In April of this year, Google announced that it is taking the next step in making its data centers greener and cleaner. The company indicates that it has been carbon-neutral since 2007, and it has covered its energy consumption with 100% renewables since 2017.
Many large corporations have undertaken similar commitments, covering the equivalent of their total electricity use with renewable energy from Power Purchase Agreements (PPSa). These PPAs match their total electricity consumption to the output of a new “additional” renewable facility built on their behalf. However, only the total volumes match, not the actual physical flows of power. For example, if a company were to offset its 100 megawatthours (MWh) of consumption with 100 MWh produced by a solar facility, then at times unused surplus solar would be sold into the market while at other moments (nights, for example) the company would be buying system power from the grid at whatever carbon intensity the grid was offering at that moment.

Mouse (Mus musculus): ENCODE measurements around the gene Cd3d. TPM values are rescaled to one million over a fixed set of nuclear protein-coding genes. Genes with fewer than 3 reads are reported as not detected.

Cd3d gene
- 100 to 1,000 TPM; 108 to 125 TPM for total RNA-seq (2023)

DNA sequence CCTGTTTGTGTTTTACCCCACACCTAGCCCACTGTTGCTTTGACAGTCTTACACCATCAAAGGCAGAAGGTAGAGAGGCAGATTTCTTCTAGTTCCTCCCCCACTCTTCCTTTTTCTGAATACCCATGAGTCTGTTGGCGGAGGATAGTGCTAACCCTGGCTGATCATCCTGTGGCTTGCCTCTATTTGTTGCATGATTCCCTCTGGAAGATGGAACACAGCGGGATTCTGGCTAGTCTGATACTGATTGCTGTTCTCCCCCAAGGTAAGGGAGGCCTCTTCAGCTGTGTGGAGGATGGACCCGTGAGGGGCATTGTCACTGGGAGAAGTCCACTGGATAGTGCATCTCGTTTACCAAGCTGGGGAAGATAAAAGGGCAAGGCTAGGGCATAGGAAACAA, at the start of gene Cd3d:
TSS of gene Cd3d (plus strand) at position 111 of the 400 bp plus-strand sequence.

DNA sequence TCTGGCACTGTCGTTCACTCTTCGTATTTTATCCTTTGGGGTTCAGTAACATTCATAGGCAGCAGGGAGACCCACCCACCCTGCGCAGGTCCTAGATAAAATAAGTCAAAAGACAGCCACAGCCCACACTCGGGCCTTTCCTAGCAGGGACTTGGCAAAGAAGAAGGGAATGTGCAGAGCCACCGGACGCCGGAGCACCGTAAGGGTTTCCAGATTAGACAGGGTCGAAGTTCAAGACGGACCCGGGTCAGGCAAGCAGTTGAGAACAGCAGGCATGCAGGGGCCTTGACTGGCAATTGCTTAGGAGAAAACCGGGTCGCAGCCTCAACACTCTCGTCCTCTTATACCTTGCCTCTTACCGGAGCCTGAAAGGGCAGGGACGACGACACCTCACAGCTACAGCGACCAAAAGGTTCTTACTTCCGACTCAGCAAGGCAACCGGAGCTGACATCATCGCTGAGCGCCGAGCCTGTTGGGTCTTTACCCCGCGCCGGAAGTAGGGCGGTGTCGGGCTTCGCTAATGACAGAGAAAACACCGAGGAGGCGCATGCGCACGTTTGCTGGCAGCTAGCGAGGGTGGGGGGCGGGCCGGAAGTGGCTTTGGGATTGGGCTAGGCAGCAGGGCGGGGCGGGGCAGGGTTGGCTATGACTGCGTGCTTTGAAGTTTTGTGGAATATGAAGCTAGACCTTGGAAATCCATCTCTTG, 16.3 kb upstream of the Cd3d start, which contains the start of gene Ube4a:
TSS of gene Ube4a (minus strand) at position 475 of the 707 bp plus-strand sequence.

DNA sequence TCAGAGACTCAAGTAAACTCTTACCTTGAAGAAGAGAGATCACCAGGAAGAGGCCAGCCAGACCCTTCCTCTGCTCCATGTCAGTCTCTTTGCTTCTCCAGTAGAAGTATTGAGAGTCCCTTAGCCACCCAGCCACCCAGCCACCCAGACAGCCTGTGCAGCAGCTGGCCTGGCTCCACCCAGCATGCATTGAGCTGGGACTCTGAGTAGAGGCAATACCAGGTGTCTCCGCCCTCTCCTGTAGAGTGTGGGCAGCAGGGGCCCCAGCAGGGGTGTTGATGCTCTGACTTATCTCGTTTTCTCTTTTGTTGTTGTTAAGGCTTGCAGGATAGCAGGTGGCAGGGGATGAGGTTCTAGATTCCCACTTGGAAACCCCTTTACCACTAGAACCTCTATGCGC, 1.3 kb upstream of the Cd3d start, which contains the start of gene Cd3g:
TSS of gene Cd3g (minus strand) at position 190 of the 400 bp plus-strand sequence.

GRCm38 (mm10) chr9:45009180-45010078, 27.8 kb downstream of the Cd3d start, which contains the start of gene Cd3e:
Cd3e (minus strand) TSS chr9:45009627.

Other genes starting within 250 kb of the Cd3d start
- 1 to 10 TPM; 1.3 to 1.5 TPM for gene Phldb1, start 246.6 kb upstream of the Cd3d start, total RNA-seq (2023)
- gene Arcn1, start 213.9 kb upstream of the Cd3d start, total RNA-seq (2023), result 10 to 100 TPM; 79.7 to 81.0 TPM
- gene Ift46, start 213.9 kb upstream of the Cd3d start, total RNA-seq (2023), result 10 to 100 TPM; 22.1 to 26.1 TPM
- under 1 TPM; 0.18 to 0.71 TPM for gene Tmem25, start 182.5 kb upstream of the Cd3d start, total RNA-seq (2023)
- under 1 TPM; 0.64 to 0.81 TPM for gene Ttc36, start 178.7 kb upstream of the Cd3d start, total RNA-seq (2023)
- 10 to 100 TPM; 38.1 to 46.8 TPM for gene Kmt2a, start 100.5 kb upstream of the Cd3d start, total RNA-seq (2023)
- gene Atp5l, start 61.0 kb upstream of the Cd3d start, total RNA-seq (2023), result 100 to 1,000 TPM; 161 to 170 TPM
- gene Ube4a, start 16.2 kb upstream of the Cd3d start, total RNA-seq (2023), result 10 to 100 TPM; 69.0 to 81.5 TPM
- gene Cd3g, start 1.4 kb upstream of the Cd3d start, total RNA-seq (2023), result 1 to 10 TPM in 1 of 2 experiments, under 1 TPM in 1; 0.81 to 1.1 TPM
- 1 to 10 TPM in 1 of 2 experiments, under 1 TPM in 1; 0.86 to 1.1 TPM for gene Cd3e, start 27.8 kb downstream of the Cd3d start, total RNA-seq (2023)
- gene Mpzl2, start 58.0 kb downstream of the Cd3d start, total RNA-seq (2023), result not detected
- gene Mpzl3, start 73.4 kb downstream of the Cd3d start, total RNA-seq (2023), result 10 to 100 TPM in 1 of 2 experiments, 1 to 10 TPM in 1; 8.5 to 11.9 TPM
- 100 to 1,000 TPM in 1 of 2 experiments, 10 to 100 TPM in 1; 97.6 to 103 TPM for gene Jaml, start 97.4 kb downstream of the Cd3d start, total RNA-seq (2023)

Clear canals in Venice and blue skies in Delhi: around the world, the COVID-19 pandemic lockdown is cleansing our planet of its usual levels of pollution and bringing us instead time to appreciate nature closeby. Thanks to new restrictions’ severe limitations on travel and industrial activity, our daily carbon emissions are seen to have fallen by 17% during the peak of confinement measures in early April, when compared to that of mean levels seen in 2019. Though these statistics bear a false sense of security, we must avoid being distracted from the pressing circumstances of today’s environmental crisis in which wider changes need to be made. As elements of lockdown ease and we prepare for a return to ‘business as usual’, the pressure to revive the economy risks accelerating at the expense of positive change made so far. Making green decisions remains as, if not more crucial. Environmental accountability is an essential selling point for any business or organisation in the modern-day, and a field Verne Global is committed to.